Ombudsman Program


The Ombudsman Program assures the dignity and self-determination of long term care consumers.


What is an “Ombudsman?"
The word Ombudsman (Om-budz-man) is Scandinavian. In North America this has come to mean “helper," advocate or “voice of the people."

A Long Term Care Ombudsman works with individuals and their families to protect and promote the rights of long term care consumers, while also working with long ​term care service providers to define and achieve the highest standards possible.​

The Ombudsman Program has offices located throughout the state. Find the Ombudsman for your county using the interactive Ombudsman Coverage Map.


Ombudsman Services
Advocates are available across the state to help long term care consumers aged 60 and older.

​What is the Long Term Care Ombudsman Program?​
Federal law requires (45 CFR 1321 and 1324) each state to have a Long Term Care Ombudsman Program headed by a State Long Term Care Ombudsman. As defined by the Older Americans Act, the mission of the Long Term Care Ombudsman Program is to seek resolution of problems and advocate for the rights of clients with the goal of enhancing quality of life and quality of care.

In Wisconsin, the Ombudsman Program is administered by the State of Wisconsin Board on Aging and Long Term Care, and advocacy services are provided at no cost. There is no connection with any long term care provider, and ombudsmen do not endorse or recommend any specific long term care provider or program.

Who do Ombudsmen serve?
Ombudsmen have unrestricted authority to advocate on behalf of persons age 60 and older who receive their long term care services as residents or tenants of a licensed or certified long term care setting such as:
A place where adults who are not related to the operator reside and receive care, treatment or services that are above the level of room and board and that may include up to seven hours per week of nursing care per resident. The minimum age requirement for residing in an AFH is 18 years. Learn more about Adult Family Homes (AFH) here.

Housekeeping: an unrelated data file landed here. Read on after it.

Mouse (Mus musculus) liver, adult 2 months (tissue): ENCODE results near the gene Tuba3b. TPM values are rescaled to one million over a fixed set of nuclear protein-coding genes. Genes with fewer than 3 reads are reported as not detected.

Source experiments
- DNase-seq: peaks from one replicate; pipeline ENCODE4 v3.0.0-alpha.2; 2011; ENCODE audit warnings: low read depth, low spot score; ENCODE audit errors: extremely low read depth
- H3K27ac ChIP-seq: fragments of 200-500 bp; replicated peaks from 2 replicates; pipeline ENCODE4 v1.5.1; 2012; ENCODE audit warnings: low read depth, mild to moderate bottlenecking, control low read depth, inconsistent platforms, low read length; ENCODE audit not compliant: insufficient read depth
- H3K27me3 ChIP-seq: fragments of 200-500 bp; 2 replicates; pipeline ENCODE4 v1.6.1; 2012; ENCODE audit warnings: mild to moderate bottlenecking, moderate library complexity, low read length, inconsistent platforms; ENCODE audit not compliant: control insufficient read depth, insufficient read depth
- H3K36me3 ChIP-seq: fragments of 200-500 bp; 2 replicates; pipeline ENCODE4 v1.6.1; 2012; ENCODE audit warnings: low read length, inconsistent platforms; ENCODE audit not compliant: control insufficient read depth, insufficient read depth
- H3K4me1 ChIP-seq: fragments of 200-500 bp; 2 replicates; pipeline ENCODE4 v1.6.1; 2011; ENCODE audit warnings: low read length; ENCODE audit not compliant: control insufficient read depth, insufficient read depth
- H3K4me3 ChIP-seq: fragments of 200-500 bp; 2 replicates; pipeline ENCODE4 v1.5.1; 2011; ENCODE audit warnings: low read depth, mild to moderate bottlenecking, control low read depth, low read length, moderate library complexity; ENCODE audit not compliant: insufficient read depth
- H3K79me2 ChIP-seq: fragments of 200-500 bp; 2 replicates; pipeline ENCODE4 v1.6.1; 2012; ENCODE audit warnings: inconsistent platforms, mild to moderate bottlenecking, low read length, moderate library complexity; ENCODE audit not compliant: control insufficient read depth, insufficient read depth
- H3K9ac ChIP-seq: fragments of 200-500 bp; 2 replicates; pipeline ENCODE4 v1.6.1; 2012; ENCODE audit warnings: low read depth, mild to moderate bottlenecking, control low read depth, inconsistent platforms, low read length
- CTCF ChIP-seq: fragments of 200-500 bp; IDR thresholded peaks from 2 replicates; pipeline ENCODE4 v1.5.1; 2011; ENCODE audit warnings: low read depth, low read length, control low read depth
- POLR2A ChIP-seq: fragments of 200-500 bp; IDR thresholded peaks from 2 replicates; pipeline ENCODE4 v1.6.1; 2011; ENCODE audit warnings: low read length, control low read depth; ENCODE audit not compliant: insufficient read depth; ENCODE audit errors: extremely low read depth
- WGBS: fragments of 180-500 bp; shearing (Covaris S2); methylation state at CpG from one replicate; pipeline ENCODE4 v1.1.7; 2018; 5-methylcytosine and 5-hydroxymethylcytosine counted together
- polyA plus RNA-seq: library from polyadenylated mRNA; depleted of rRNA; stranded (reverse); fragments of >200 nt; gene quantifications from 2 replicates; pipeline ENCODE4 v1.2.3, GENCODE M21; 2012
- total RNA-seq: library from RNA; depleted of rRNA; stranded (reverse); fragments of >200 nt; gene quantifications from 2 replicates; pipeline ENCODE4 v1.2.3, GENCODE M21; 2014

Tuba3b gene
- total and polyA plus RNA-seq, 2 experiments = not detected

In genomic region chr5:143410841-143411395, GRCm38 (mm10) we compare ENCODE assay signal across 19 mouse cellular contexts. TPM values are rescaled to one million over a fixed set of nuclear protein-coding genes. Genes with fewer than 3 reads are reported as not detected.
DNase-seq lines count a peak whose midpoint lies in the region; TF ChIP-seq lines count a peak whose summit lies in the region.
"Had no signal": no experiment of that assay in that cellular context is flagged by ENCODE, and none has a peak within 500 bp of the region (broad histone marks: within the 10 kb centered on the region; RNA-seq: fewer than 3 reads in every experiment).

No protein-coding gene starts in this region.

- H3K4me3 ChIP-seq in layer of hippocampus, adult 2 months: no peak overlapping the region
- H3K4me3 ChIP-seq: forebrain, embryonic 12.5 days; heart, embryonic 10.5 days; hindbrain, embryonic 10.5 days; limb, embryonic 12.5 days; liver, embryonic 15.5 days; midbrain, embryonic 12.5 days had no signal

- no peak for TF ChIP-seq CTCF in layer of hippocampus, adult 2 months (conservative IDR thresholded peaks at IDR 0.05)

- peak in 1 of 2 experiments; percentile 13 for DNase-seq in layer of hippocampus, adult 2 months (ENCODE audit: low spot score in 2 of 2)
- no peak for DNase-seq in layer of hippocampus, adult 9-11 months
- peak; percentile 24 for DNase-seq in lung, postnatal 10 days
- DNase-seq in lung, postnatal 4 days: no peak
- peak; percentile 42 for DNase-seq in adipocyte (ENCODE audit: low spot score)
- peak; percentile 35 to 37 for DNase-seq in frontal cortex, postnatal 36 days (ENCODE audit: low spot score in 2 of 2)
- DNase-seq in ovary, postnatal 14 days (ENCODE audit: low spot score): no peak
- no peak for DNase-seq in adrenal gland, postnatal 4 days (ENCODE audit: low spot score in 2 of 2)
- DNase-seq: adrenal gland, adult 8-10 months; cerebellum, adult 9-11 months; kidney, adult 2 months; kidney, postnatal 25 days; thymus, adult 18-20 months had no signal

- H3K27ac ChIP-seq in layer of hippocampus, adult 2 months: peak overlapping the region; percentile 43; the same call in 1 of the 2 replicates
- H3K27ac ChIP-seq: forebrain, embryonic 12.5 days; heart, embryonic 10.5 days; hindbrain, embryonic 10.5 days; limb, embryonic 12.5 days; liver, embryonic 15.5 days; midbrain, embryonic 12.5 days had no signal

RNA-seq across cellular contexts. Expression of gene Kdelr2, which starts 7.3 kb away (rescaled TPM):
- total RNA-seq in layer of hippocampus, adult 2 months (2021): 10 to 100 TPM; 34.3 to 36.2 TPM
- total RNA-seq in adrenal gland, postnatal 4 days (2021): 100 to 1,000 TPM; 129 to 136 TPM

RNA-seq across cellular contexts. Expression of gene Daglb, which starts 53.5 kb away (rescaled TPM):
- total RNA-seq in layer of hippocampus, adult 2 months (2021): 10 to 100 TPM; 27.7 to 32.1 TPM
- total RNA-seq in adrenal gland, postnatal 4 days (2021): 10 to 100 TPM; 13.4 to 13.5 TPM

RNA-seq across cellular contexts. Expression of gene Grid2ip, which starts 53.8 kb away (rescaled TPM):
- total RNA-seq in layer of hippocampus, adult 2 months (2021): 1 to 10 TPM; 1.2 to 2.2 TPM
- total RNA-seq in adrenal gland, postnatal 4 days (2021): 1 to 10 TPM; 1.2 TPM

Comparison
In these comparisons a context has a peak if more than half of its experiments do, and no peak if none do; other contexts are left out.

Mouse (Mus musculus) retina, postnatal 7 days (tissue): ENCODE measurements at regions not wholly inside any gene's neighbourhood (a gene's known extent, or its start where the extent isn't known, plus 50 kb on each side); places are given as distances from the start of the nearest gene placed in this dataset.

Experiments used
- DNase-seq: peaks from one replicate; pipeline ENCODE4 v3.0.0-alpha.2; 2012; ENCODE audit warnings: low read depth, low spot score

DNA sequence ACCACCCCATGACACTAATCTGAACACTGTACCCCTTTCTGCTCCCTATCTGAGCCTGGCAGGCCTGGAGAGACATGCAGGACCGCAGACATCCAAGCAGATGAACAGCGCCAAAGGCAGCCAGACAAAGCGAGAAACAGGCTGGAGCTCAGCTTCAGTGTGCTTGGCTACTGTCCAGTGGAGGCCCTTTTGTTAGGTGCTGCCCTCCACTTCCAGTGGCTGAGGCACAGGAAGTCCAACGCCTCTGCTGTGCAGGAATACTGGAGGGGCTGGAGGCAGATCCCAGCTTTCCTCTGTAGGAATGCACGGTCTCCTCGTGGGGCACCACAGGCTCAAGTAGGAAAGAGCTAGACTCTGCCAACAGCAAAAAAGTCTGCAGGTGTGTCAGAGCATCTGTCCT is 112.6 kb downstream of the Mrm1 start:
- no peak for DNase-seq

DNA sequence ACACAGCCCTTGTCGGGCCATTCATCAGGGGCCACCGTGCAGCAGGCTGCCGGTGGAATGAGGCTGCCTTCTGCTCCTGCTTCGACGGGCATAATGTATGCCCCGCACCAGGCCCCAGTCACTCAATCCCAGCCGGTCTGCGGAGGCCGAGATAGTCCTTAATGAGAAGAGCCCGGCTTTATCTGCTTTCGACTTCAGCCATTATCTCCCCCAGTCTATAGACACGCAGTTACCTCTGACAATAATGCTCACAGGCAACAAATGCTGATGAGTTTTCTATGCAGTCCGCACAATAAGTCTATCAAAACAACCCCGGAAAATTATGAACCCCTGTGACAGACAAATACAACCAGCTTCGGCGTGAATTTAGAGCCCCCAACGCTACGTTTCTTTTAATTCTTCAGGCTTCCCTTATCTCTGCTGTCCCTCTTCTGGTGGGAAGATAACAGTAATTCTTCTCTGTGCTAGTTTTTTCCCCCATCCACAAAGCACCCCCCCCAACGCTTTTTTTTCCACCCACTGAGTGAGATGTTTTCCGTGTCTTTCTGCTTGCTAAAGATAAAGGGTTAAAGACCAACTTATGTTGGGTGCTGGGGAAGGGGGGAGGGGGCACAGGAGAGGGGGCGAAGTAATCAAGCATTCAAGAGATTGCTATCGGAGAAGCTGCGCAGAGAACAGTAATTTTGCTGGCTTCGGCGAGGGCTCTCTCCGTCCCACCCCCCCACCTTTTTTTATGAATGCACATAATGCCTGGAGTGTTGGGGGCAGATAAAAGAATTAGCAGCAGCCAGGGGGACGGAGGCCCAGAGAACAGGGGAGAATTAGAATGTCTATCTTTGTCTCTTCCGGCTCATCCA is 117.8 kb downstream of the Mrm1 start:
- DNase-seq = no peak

A place where adults who are not related to the operator or administrator reside and receive care, treatment or services that are above the level of room and board and that may include up to three hours per week of nursing care per resident. Adults residing in a CBRF should not require care above intermediate level nursing care. Learn more about Community Based Residential Facilities (CBRF) here.
Five or more adults residing in a complex with independent apartments that have a lockable entrance and exit. The apartment must include a kitchen, living area, bedroom and private bathroom. Must provide up to 28 hours per week of supportive, personal and nursing services. Learn more about Residential Care Apartment Complexes (RCAC) here.

A nursing home is a facility that provides 24-hour nursing services, including room and board to five or more unrelated persons. Usually individuals living in a nursing home require access to 24-hour nursing services due to their physical or mental condition.​ Learn more about Nursing Homes here.

​Ombudsmen also advocate for persons who receive home and community-based services through one of the state's long term care programs:

A long term care program that helps frail elders and adults with disabilities get the services they need to remain in their homes. Learn more about Family Care here.

(Include, Respect, I Self-Direct) is a self-directed program for Wisconsin’s frail elders and adults with disabilities. You have to be eligible for Medicaid to be in the IRIS program.​ Learn more about IRIS here.

Ombudsmen do not have authority to advocate on behalf of persons who are younger than 60 years of age, persons receiving services in residential or acute mental health treatment settings, persons receiving services in a hospital or persons living in independent or unlicensed settings, unless their concerns are about their managed long term care services specifically.

Who can call an Ombudsman?
​Anyone may call an Ombudsman, but the Ombudsman's only client is the long term care consumer age 60 and older. All interactions are confidential.

Ombudsmen serve statewide, are assigned by regions, and in Milwaukee County by zip code.  When requesting ombudsman services please provide the county and/or name of the long term care community where the individual resides, the zip code if the individual lives in Milwaukee County, an email address or phone number for a return call, and a brief description of the concern.